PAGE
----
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Ferrazzi, Marta (2018) Unravelling the impact of anthropogenic regulation on river flow regimes. [Ph.D. thesis]

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Abstract (italian or english)

In the last century, more than 45,000 large dams have been constructed all around the world to sustain population growth and economic development, so that unregulated rivers are now rare in most regions of the Earth. Damming of rivers has produced global-scale alterations of the hydrologic cycle, inducing severe consequences on the ecological and morphological equilibrium of streams. Nevertheless, the construction of new dams has been also proposed to mitigate the risks related to natural and human induced changes in climate drivers, which threaten the sustainability of anthropogenic water uses. The existing literature has documented that hydrological regimes of regulated reaches are typically characterized by a reduced temporal variability and spatial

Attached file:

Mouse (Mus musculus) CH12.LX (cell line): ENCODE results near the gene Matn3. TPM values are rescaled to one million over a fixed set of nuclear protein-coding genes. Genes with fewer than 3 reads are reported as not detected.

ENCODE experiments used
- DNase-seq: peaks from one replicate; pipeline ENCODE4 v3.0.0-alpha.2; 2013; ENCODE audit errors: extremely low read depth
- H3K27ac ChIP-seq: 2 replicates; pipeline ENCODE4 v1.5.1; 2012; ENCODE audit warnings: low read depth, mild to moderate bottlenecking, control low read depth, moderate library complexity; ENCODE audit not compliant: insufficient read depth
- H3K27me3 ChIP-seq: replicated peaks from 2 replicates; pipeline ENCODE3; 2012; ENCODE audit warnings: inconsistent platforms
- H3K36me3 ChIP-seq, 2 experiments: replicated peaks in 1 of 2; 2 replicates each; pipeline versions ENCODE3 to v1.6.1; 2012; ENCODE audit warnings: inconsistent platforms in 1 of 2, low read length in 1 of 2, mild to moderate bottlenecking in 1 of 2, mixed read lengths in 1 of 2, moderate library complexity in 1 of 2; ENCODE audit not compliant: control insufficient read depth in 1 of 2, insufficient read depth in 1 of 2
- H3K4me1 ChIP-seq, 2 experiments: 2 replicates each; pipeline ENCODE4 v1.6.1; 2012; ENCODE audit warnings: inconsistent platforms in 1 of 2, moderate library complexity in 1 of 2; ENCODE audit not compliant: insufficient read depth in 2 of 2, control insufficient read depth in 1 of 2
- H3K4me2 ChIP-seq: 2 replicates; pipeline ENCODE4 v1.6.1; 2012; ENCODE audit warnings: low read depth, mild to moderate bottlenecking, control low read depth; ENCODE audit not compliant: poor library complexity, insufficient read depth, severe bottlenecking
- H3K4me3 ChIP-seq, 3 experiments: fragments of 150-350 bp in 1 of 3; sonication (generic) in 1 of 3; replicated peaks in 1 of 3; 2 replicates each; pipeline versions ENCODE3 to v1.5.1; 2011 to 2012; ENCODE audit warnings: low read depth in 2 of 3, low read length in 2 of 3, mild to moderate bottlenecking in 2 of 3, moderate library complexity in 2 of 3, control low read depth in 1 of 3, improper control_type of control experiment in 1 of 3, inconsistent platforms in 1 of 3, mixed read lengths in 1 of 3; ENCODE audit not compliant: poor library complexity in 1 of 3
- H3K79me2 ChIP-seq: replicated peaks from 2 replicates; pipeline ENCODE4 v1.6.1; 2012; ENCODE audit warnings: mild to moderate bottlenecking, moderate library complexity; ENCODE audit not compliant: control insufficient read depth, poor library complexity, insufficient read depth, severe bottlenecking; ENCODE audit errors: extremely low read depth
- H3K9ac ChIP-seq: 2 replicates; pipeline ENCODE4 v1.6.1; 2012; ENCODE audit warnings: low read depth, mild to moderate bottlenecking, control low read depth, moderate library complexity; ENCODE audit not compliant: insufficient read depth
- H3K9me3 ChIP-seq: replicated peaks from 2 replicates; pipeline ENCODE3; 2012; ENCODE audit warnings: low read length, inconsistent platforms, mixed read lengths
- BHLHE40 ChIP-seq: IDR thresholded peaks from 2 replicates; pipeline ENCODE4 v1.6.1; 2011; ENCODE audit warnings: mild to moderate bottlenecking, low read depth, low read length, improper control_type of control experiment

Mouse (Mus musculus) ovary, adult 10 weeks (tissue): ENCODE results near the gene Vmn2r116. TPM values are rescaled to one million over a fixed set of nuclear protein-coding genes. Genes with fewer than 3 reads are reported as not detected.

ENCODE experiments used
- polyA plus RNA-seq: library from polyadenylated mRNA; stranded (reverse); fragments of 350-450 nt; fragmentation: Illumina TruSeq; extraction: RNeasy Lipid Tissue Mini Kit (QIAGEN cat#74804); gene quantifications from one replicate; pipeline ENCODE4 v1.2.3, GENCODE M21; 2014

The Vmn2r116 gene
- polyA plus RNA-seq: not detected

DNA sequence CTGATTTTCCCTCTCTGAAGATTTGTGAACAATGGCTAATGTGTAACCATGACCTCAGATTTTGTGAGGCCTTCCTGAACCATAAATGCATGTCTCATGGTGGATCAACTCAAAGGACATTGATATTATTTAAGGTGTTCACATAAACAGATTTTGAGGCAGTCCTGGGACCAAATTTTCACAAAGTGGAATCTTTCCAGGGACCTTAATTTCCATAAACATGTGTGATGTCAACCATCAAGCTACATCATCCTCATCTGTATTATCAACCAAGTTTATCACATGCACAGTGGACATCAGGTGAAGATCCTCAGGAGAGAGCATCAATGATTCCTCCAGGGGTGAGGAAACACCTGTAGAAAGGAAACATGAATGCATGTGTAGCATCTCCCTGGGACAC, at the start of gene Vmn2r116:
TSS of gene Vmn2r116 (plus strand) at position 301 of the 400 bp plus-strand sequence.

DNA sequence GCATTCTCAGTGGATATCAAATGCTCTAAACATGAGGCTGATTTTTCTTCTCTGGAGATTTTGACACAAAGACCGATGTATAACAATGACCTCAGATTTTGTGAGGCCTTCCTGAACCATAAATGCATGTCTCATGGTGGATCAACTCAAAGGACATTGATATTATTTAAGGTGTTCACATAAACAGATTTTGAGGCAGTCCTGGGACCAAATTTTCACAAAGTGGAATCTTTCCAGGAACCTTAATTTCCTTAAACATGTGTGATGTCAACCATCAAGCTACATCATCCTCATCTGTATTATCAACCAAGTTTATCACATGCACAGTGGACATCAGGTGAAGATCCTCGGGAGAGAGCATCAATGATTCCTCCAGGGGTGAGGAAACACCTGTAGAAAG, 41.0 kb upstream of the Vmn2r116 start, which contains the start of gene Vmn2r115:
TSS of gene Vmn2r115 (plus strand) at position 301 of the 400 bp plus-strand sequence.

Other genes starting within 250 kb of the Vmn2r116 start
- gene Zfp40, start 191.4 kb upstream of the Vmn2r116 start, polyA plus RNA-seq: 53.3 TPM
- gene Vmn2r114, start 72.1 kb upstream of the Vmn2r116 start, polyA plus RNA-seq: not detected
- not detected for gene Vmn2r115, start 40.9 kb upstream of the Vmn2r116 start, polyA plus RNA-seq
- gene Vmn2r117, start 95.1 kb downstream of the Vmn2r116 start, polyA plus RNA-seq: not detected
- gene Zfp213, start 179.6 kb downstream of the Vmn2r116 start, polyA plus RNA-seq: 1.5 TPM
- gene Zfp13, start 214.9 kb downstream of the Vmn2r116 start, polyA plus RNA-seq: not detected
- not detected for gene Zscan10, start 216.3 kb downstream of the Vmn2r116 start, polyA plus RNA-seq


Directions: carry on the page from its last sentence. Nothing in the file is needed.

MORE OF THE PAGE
heterogeneity of streamflows. However, whether specific types of anthropogenic uses of reservoirs could generate distinctive, contrasting impacts on flow regimes has not been disclosed yet. Additionally, very little is known about the combined contribution of river regulation and hydroclimatic variability to flow regime alterations in engineered rivers. In this thesis, extensive hydrologic data and theoretical analyses are used to investigate hydrological alterations downstream of 47 dams in the Central Eastern US, spanning a wide range of climatic conditions and water uses. Results reveal a strong connection between the anthropogenic use and the hydrological impact of dams. Whereas flood control smooths the temporal and spatial heterogeneity of river flows, water supply is able to increase the relative variability and regional heterogeneity of streamflows. Accordingly, the magnitude of hydrological alteration downstream of flood control dams is reduced when these structures are also operated for water supply, because of the compensation effect generated by overlapping uses. Despite the significant and distinct impacts of dams on the frequency distribution of downstream flows, clustering of catchment based on climatic signatures leads to hydrologically coherent classes in term of both regulated and unregulated river flows, thus revealing that climate signatures are typically visible also downstream of dams. Furthermore, the analysis shows that temporal patterns of regulated flow regimes are controlled by the inter-annual variability of natural discharges upstream of dams, as long as reservoirs obey to time-invariant operating schemes driven by the underlying specific water uses. These findings represent a critical step forward for scientists and water managers. In view of the increasing trend of global freshwater demand and the uncertain impact of climate change on human freshwater exploitation, especially reservoirs will help promoting the anthropogenic exploitation of freshwater. Nevertheless, the current patterns of water consumption could generate a shift in the cumulative effects of dams at global scale, reshaping the trajectories of regulated streamflows and of eco-morphological alterations of dammed rivers. Moreover, reservoirs as they are currently operated are not helpful in enhancing the long-term stability of flow regimes in downstream reaches, unless new self-adapting dynamic regulation strategies are implemented.